Thursday, October 06, 2011

The United Church of Canada: Marching Towards Hudaybiyya

Earlier this week, I was able to sit in for a workshop between some Canadian Muslims (represented by Dr. Zijad Delic, formerly of the Canadian Islamic Congress) and Rev. Dr. Bruce Gregersen of the United Church of Canada. It wasn't a large workshop, as there were only 14 people in attendance. The topic of discussion at that workshop was a pair of documents: A Common Word Between Us and You, a document written by several Muslim leaders addressed to Christian leaders, and That We May Know Each Other, the UCC's official statement regarding their relations with the Muslim community. The workshop lasted for about two hours, and it was basically a mass of ecumenicism on both side, but especially on the United Church's side, since that has been their modus operandi for quite a while now. Aside from the rehashing of the UCC's repudiation of the "exclusivism" of traditional Christianity (which they are quite proud of, since it is the main mark of their "Progressivism"), one of the main things that stuck out for me was in the handout that they were giving out. In it was an excerpt from pages 32-33 of the UCC document, where they ask, "Can Christians Affirm Muhammad as a Prophet?" The answer,which should surprise nobody who is familiar with the UCC, is in the affirmative:
We believe that in this later context there certainly should be no difficulty in affirming Muhammad as a prophet. Any reading of his life reveals the extent to which he sought to overcome injustice and oppression and called people to obedience (and submission) to God. Christians should readily affirm Muhammad as a prophet of justice and obedience to God. It is, however, the former definition of a prophet as an “immediately-inspired spokesperson for God” that is the most challenging and perhaps the most difficult for Christians to address.
A number of well-known theologians have argued that it is possible for Christians to accept this understanding of the prophethood of Muhammad. Roman Catholic scholar Hans Küng suggests that Muhammad’s prophetic role originated not in his own mind but in divine revelation coming from God. He argues that New Testament scripture is open to the expectation of prophets after Jesus, provided their teaching is in basic agreement with his. The Qur’an, he suggests, recapitulates an original understanding of Jesus’ message lost in the early Hellenistic development of the Christian community. The church therefore needs to embrace Muhammad’s insights as a way of recovering this obscured history.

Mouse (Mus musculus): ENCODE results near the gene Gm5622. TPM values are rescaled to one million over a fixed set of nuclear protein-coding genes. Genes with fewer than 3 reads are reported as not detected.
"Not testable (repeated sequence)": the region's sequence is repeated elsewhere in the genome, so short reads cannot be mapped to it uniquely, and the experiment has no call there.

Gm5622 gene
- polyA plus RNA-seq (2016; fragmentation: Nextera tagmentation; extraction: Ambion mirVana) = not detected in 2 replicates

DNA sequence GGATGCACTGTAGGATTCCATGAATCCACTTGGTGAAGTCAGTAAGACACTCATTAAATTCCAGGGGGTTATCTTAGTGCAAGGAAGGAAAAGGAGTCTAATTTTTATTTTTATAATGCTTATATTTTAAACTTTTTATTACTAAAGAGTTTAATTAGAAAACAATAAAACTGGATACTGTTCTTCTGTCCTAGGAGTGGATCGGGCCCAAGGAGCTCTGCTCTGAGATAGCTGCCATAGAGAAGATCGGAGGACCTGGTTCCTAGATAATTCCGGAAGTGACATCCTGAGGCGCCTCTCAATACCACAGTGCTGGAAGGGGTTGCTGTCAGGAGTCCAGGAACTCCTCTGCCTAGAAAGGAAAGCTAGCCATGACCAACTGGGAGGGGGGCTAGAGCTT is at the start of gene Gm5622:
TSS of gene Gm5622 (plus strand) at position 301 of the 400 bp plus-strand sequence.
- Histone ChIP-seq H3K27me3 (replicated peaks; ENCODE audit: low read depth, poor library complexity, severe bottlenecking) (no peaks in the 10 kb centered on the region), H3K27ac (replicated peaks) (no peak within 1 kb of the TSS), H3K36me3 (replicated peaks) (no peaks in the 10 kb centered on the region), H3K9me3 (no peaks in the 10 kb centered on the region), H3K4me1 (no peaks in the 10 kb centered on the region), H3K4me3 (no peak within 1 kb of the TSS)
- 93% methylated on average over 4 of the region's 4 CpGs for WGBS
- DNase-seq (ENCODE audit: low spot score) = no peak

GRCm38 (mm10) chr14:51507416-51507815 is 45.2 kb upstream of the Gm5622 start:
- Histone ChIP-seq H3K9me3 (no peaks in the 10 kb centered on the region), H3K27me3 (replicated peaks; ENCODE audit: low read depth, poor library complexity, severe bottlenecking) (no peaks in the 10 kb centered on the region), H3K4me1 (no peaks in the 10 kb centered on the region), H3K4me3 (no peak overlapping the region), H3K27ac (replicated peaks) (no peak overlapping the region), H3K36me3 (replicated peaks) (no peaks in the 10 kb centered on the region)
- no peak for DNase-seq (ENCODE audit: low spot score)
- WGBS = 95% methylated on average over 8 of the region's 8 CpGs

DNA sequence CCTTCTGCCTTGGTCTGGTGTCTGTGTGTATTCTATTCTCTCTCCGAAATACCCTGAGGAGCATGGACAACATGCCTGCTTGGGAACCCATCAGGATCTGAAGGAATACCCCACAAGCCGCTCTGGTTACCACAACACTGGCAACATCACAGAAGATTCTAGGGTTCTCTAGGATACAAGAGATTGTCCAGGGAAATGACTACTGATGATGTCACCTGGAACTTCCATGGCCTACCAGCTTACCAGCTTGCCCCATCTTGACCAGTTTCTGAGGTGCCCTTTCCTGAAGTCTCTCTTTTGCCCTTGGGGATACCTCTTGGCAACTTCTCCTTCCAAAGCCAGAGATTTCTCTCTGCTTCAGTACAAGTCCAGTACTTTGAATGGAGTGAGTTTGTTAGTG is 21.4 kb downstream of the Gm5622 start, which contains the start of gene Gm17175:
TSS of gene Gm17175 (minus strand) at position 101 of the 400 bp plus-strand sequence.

Protestant scholar Montgomery Watt considers Muhammad truly a prophet and that Christians should recognize this, since throughout history there have been many upright and saintly Muslims. Watt emphasizes primarily ethical principles in determining that Islam provides a satisfactory quality of life for individuals and communities and, therefore, as Islam can be judged “true,” so also can Muhammad be seen to be a prophet of God.
Of course, anybody who really takes the time to examine the teachings of Islam compared to Christianity knows that this is absurd on so many levels. If Muhammad's revelations spring from the same source as the biblical prophets, how are we to explain the fact that Sura 9:30 curses Christians for calling Jesus the son of God, when Matthew 16:15-17 states that Jesus called Simon Peter blessed for that very same confession? Besides, an examination of Muhammad's life shows that he was anything but spiritually reliable, and certainly no messenger of peace and justice. But hey, we shouldn't let the facts get in the way of ecumenical dialogue, right?

Aside from that, there were also various talking points that were brought up by both speakers.

Rev. Bruce Gregersen: